WASHINGTON -- U.S. prosecutors say Swedish telecom giant Telia has agreed to pay nearly $1 billion in penalties to help settle a years-long corruption probe involving bribes paid in Uzbekistan.*
The settlement, detailed in court papers filed on September 21 at the U.S. District Court in Manhattan, was the latest chapter in a long-running saga that involves multiple international companies and the daughter of the late president of Uzbekistan, Islam Karimov.
The payments include nearly $550 million in criminal penalties -- with about half going to the United States and the remainder going to the Netherlands.
Telia has also agreed to settle a parallel civil case with the U.S. Securities and Exchange Commission, under which it will pay nearly $460 million in disgorgement of profits and interest.
Disgorgement is a remedy in securities cases aimed at discouraging future legal violations and depriving a party of ill-gotten gains.
According to the court filings by prosecutors from the U.S. Southern District of New York, Telia will enter a so-called deferred prosecution agreement under which one of its units, known as Coscom, will admit to violations under the Federal Corrupt Practices Act.
In a statement late on September 21, Telia confirmed it had reached a global settlement on the Uzbek corruption case.
On September 22, Telia said Swedish prosecutors have also decided to initiate legal proceedings against the firm for disgorgement.
Swedish prosecutors on September 22 charged three former Telia executives with corruption involving contracts in Uzbekistan.
U.S. prosecutors had charged that Telia, its Uzbek subsidiary, and a Telia executive had conspired to pay an Uzbek government official more than $330 million in bribes in exchange for help in expanding into Uzbekistan's telecommunications market, one of the largest in Central Asia. The bribes were paid between 2007 and 2010.
In a separate press announcement, U.S. prosecutors described the Uzbek government official who received the bribes as "a close relative of a high-ranking government official and who exercised influence over Uzbek telecommunications industry regulators."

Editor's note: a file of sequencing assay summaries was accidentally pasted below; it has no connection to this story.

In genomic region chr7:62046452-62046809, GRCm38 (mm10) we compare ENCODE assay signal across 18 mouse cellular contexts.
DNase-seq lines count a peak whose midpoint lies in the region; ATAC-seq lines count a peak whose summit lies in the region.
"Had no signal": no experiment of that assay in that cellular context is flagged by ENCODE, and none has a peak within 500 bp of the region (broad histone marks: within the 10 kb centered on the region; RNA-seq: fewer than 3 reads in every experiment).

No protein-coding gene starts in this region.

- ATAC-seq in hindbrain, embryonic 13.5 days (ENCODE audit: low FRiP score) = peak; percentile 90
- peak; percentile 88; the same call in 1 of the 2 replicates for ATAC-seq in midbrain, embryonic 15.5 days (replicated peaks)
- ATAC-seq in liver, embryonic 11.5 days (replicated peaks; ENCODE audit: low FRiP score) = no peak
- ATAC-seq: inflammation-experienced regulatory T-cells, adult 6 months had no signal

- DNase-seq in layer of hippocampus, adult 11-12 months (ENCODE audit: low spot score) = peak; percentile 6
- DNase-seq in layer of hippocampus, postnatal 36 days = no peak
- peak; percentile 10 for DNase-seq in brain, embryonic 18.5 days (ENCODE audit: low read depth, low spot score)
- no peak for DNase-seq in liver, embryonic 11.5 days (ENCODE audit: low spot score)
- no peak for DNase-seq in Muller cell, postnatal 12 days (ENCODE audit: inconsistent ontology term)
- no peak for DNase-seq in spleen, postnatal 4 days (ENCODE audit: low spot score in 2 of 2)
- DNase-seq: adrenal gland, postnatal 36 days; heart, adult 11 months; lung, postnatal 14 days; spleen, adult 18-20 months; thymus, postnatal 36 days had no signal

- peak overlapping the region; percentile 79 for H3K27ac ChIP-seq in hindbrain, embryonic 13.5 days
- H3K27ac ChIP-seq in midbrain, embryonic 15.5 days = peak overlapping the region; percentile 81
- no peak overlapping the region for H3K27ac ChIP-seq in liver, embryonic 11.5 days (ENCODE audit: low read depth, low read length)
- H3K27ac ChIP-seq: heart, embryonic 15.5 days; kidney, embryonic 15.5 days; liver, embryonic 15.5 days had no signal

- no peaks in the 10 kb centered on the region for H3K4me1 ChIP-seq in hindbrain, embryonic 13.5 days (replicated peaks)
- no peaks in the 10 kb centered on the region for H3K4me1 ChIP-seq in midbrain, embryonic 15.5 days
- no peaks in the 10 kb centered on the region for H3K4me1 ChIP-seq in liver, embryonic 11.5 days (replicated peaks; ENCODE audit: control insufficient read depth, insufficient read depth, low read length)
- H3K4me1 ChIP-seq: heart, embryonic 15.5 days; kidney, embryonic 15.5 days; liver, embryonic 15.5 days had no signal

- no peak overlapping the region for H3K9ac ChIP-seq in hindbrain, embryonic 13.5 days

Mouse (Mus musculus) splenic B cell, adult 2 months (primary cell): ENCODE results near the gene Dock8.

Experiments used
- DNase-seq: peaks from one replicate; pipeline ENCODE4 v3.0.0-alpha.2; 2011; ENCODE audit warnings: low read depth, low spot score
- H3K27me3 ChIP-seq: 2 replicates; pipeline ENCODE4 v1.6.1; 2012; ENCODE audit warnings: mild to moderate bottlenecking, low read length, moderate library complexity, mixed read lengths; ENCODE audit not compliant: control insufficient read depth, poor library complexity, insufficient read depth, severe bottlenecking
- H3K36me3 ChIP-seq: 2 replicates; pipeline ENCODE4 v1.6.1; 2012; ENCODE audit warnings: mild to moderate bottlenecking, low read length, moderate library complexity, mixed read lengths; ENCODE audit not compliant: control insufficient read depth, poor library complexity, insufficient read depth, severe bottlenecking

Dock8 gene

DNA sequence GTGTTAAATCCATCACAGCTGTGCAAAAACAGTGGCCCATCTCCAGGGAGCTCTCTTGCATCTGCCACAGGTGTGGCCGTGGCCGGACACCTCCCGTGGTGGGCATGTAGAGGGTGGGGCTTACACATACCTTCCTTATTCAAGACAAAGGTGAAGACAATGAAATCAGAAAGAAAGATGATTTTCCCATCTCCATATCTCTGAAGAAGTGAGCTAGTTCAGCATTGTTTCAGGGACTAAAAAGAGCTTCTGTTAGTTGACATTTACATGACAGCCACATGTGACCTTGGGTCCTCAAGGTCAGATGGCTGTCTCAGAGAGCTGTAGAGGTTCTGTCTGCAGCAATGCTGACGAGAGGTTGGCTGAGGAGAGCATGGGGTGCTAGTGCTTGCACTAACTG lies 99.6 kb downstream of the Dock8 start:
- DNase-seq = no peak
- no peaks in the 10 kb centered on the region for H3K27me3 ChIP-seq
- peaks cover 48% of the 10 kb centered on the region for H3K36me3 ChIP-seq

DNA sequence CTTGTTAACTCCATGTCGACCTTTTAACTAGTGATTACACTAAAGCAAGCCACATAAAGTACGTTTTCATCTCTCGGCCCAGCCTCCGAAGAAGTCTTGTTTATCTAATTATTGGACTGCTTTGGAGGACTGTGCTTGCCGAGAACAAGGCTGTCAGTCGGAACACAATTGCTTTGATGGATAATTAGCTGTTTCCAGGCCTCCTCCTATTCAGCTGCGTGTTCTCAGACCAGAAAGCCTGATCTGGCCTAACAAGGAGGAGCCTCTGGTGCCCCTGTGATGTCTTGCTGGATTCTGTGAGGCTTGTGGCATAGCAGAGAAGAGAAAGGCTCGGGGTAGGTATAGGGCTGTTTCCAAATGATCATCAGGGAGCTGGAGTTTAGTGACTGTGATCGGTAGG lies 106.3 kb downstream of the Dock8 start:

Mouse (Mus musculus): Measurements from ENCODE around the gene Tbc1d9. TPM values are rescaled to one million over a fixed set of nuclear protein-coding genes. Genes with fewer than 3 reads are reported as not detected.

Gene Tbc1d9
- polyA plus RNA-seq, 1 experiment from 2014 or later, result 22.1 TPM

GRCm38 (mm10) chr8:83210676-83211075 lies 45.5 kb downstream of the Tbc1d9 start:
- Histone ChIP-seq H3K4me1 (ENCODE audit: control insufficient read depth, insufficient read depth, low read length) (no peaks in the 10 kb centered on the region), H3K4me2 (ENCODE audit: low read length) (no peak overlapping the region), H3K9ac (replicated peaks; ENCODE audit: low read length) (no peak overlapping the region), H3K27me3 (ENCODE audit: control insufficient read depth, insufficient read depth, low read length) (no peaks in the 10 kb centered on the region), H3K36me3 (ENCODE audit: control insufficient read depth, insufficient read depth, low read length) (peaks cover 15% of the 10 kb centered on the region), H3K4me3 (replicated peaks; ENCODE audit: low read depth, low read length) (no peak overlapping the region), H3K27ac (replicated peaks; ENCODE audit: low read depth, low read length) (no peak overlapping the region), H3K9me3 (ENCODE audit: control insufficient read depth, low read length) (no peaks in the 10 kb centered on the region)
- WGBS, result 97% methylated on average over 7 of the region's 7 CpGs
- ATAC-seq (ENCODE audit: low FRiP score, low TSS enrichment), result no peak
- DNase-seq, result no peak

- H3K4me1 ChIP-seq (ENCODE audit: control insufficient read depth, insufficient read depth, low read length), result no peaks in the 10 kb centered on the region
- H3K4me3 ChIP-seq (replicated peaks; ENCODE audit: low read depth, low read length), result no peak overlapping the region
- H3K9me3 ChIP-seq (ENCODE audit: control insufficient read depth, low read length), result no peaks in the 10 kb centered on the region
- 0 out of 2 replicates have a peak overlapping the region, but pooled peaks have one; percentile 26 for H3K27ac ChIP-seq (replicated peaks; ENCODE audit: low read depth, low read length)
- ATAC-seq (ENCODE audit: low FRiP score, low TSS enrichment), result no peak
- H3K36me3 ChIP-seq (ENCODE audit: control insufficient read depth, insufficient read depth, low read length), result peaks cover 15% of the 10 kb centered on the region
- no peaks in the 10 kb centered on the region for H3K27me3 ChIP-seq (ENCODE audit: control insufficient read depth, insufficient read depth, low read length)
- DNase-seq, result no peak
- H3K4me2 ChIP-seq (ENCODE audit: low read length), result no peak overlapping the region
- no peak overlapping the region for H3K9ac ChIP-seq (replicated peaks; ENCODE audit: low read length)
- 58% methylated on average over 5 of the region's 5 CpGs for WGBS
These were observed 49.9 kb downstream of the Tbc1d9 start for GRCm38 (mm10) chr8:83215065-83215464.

That official is widely known to be Gulnara Karimova, whose father ruled Uzbekistan for a quarter-century until his death in 2016.
Uzbek prosecutors in July announced that Karimova, who had not been seen in public for years and was widely believed to be under house arrest in the capital Tashkent, was in custody facing criminal fraud and financial charges. That July 28 statement marked the first time Uzbek authorities revealed her status.
Once an international socialite -- known for her fashion designs, syrupy pop music, and art exhibitions -- as well as a former UN ambassador in Geneva, Karimova had been seen as a potential successor to her autocratic father.
The settlement of the Telia case comes as U.S. officials continue to negotiate with Uzbek officials about some $600 million that was seized on U.S. orders, held in various banks.
U.S. officials have indicated they want to return the seized funds to Uzbekistan, but they are also reportedly insisting on transparency in how the money is subsequently disbursed. Uzbek officials, meanwhile, are said to be chafing at the idea of Washington dictating how they spend money that they see as rightfully theirs.
In August, a U.S. judge overseeing the negotiations between the Justice Department and the Uzbek government agreed to again postpone a deadline for the two sides to settle the question of the seized funds. The next deadline is November 1.
The Stockholm-based Telia is not the only international telecom company that has been ensnared in allegations over bribery in Uzbekistan. In February, Dutch-based VimpelCom, which is controlled by a Russian-owned holding company, agreed to pay $795 million to resolve U.S. and Dutch charges.
*CLARIFICATION: This article has been amended to highlight the total amount paid by Telia Telecom in penalties.